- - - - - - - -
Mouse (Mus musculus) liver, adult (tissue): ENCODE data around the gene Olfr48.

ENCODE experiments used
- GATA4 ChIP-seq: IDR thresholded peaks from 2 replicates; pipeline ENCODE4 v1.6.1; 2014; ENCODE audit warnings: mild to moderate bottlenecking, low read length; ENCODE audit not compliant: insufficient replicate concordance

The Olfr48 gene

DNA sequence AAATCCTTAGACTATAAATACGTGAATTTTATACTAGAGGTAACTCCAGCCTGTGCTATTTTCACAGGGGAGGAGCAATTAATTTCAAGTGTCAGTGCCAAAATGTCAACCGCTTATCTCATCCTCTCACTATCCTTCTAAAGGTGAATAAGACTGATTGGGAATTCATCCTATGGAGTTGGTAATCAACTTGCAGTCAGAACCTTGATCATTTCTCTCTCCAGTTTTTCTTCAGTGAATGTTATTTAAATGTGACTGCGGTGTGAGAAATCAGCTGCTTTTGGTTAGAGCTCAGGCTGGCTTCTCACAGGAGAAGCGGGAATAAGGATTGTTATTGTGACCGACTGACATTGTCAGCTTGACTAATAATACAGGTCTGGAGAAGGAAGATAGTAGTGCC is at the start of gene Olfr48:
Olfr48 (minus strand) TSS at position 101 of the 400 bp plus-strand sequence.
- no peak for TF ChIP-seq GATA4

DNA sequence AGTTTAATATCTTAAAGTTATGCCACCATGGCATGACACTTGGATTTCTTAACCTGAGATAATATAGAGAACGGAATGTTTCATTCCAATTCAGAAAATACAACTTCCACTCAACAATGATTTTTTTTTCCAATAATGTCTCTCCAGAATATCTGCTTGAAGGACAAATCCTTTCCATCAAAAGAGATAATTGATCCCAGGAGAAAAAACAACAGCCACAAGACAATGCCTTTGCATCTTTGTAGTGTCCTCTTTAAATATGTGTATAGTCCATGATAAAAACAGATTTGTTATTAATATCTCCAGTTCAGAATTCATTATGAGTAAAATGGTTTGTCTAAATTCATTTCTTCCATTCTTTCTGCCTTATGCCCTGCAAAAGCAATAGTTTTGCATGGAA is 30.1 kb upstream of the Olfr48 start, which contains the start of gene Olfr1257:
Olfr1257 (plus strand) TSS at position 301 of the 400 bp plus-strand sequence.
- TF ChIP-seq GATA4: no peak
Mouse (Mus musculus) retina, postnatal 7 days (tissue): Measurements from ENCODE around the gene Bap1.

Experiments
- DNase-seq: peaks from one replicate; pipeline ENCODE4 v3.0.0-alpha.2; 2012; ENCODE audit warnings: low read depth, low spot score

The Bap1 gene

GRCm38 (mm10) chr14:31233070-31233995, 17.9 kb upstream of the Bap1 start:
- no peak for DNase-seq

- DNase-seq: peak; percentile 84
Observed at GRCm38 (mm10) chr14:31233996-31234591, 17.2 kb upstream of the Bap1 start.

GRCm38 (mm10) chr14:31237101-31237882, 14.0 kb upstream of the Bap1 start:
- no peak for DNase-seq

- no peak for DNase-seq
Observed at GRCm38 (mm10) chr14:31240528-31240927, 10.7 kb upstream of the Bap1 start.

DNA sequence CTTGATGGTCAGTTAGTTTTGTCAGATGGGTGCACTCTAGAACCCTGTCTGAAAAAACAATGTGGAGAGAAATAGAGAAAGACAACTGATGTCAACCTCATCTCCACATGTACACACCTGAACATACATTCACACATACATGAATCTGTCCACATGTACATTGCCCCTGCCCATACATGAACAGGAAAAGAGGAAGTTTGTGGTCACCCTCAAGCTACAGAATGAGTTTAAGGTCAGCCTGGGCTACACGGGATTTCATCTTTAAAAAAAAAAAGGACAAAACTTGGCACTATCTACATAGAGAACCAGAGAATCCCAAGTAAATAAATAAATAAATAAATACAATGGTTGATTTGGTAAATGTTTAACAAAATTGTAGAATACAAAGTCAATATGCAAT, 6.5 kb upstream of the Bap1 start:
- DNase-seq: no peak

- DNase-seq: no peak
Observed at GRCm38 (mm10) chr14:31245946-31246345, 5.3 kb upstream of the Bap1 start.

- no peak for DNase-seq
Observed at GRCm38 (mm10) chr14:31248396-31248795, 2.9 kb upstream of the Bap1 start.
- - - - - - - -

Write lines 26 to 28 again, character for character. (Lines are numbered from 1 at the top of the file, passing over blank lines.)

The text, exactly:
Observed at GRCm38 (mm10) chr14:31245946-31246345, 5.3 kb upstream of the Bap1 start.

- no peak for DNase-seq
Observed at GRCm38 (mm10) chr14:31248396-31248795, 2.9 kb upstream of the Bap1 start.